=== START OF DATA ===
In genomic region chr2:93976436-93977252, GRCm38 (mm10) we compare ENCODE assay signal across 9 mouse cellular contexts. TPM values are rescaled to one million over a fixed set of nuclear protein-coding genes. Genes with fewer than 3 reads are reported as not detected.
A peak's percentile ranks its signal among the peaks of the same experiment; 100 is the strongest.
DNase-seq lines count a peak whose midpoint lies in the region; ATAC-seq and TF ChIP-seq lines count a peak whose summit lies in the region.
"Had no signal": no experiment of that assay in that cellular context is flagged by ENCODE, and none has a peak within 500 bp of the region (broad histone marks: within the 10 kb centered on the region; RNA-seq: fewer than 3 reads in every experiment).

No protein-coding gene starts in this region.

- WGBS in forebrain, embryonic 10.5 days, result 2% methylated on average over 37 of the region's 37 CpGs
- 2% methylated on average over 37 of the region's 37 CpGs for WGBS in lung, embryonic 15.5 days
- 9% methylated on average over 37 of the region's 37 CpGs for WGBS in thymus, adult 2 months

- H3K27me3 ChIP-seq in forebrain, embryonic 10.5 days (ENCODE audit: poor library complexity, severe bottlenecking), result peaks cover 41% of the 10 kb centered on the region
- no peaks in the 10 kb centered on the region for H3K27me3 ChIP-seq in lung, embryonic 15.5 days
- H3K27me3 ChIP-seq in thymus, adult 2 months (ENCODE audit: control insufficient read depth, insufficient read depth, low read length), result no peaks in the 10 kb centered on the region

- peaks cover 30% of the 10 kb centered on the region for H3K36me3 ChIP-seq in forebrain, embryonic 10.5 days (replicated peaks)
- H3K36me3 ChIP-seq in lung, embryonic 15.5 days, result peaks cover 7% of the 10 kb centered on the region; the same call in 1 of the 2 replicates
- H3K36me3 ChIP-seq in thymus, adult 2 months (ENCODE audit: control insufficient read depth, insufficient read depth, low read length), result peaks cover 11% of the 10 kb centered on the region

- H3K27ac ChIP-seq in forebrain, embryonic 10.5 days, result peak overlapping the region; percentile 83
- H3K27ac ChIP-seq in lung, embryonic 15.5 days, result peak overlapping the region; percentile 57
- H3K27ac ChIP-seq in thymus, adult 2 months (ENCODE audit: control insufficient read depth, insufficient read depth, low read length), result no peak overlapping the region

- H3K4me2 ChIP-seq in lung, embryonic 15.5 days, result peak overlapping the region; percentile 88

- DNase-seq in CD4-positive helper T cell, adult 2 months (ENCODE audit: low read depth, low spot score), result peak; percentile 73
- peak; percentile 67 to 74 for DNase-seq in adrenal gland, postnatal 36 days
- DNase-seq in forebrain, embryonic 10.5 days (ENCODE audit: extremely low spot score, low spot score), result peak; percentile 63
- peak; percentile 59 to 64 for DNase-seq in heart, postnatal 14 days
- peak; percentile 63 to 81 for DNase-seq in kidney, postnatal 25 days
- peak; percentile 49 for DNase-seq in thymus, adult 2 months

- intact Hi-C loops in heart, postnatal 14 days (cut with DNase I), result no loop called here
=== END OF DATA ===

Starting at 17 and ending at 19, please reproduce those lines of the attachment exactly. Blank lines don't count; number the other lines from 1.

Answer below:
- H3K27ac ChIP-seq in thymus, adult 2 months (ENCODE audit: control insufficient read depth, insufficient read depth, low read length), result no peak overlapping the region

- H3K4me2 ChIP-seq in lung, embryonic 15.5 days, result peak overlapping the region; percentile 88

- DNase-seq in CD4-positive helper T cell, adult 2 months (ENCODE audit: low read depth, low spot score), result peak; percentile 73